When it comes to running, less shoe is more

  • Published
  • By Steve Hoffmann
  • 81st Training Wing Public Affairs
I run, but I wouldn't call myself a runner. I don't get the runner's high. I get the runner's low--self-esteem. Distance running just isn't something that has ever felt natural to me. I've always felt clumsy, heavy and inefficient, like my legs are two malnourished slaves struggling under a platform to keep their fat king from toppling over. Every time I begin to run with any consistency (usually driven by a desperate bid to lose weight) I develop painful shin splints and knee pain. This is when the volume of negative self-talk that accompanies runner's low self-esteem gets turned way up.

"Why are you doing this to yourself? You're in pain. Just stop," it tells me. "You're not even good at running. You never have been. Do you realize how many times you've tried this? And what was the outcome? Huh? Answer me! You quit. And guess what you're going to do this time? You're going to quit. So just... stop. You're embarrassing yourself. You're probably the worst runner within a 50-mile radius, possibly 100. Ok, you can stop now."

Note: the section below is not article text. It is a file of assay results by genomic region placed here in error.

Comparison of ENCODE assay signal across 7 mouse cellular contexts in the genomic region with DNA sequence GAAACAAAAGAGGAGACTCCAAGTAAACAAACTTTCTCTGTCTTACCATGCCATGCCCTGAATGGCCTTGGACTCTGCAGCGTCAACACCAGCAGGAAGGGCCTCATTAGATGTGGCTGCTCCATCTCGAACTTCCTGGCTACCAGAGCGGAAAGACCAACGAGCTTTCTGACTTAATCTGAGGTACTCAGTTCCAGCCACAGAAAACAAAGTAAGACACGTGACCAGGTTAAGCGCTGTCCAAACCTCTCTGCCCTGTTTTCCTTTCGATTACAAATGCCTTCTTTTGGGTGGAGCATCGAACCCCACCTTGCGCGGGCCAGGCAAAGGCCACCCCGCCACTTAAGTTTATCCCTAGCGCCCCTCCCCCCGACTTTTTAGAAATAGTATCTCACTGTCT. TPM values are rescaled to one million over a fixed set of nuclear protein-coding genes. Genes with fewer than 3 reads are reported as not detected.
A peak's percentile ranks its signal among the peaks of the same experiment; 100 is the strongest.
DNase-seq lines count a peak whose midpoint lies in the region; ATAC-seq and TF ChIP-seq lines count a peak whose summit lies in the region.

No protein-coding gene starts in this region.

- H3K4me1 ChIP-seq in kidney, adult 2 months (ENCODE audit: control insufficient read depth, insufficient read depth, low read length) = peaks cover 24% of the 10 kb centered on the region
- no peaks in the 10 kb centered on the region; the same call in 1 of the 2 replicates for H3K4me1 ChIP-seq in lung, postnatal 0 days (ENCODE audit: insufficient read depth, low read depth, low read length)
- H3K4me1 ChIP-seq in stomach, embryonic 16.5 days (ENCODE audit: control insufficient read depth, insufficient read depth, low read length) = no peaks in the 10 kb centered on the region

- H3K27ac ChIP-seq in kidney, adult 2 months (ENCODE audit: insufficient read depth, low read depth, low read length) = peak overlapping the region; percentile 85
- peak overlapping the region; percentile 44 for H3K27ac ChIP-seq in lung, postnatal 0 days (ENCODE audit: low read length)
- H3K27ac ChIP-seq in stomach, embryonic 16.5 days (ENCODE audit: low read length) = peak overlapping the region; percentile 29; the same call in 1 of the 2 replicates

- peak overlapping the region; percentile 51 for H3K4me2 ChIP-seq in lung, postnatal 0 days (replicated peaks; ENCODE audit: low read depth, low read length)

But, so far, I haven't. My most recent attempt at running began in January. The biggest reason for not stopping is because I figured out how to prevent shin splints by gradually increasing my distance. In the past, shin splints have always kept me from being able to run consistently from week to week. But now, knee pain has the mic of my negative inner monologue while I run.

However, it appears I might have a fix for that too. Last week, I, along with approximately 80 others, attended a free running seminar hosted by Keesler's Health and Wellness Center and presented by Lt. Col. (Dr.) Antonio Eppolito, chief of Air Force telemedicine, 19-year member of the Air Force Running Team and five-time Air Force half-marathon champion.

During this two-hour seminar, I basically came to the realization that I've been running wrong my entire adult life. That's not my negative thinking. That's observed experience in comparison to proper running form as demonstrated by Eppolito.

The first hour of the seminar was spent by Eppolito making us feel very uncomfortable in our own shoes. I was wearing Asics GT-2170s, size 11.5. They are the traditional running shoe that most runners run with -- high heels, stiff arches and well-cushioned soles. It's the kind of highly technologically-advanced 21st century shoe that looks like it took an entire engineering department years to develop. And it probably did, which helps you justify the price.

But Eppolito contends that all this technology surrounding my feet was obstructing the real engineering marvel--my feet. More than three decades of clumpy shoe wearing was rendering obsolete what's taken millennia to evolve and perfect.

How could this be? Weren't we supposed to protect our precious, fragile feet from the stresses of running on asphalt? Yes, but only lightly. There's no need to run with mattresses on our feet.